Our work also provides insight into the temporal relationship between pachytene exit and X chromosome activation. Although microarray analysis found only a subset of X chromosome genes as MPK-1 signaling-dependent genes, further examination by in situ hybridization showed that most X-linked, germ-line-expressed genes depend on MPK-1 for expression. This result suggests that MPK-1 signaling must occur in order for the X chromosomes to gain full transcriptional competence. Another event in late pachytene, physiological apoptosis of germ cells, has also been placed downstream of MPK-1 signaling . MPK-1 could promote GLD-1 down-regulation, X chromosome reactivation, or apoptosis directly by regulating genes that control these events or indirectly by promoting meiotic progression to a point that allows temporally regulated events to occur.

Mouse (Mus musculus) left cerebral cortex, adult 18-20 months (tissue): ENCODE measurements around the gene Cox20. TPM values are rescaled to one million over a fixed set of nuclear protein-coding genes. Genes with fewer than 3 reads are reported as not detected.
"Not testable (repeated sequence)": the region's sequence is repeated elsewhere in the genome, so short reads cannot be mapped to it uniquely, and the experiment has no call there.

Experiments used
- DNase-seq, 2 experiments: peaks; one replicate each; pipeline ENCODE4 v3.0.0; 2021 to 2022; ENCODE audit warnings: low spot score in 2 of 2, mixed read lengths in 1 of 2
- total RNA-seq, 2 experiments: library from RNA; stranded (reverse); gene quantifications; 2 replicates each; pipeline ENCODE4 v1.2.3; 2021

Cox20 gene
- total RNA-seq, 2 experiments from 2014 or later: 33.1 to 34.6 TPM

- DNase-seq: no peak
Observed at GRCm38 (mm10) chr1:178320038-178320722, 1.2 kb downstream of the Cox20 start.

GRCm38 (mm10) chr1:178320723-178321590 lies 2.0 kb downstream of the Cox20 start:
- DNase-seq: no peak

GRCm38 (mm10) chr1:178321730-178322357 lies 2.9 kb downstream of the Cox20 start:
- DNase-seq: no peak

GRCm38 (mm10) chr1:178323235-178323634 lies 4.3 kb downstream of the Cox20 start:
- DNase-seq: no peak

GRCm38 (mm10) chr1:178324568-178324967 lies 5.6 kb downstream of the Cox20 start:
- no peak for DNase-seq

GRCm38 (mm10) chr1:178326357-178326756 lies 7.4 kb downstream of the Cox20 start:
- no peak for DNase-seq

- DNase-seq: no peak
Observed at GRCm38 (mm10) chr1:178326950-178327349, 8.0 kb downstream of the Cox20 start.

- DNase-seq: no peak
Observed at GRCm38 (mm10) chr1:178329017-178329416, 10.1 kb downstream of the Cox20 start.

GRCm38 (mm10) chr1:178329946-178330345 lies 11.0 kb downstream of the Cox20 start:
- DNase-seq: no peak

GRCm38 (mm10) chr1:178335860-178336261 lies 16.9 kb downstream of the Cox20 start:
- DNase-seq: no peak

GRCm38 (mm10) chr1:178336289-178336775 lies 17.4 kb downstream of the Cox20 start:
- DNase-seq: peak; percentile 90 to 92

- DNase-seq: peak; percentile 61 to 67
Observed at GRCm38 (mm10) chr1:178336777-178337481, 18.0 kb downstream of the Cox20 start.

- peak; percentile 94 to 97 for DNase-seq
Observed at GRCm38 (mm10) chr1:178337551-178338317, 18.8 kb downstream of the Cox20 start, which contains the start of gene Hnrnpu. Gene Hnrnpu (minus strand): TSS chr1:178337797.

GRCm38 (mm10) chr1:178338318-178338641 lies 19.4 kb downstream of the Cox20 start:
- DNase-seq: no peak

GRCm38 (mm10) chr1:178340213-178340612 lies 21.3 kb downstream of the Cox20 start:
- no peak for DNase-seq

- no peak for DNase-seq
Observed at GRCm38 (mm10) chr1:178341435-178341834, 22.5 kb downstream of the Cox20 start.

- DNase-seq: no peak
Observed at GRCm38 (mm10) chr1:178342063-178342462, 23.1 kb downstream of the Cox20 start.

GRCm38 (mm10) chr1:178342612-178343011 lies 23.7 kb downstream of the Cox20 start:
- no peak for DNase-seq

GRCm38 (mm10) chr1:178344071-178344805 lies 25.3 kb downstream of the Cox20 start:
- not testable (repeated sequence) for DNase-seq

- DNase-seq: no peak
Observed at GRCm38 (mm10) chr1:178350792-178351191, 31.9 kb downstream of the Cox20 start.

In summary, our analysis has further clarified the relationships between regulatory pathways that control meiotic progression and oogenesis in C. elegans. Comparison of the gene expression outputs of two regulatory pathways, such as the EFL-1/DPL-1 and MPK-1 pathways, contributes to our understanding of the functional relationships between these pathways. Additionally, further study of the MPK-1 signaling-dependent genes identified here will reveal more about the molecular mechanisms by which MPK-1 signaling influences meiotic progression. Determination of the contributions of multiple downstream effectors will aid in the identification of those with redundant functions. These studies will shed light on how commonly used signaling pathways mediate tissue-specific cell fates.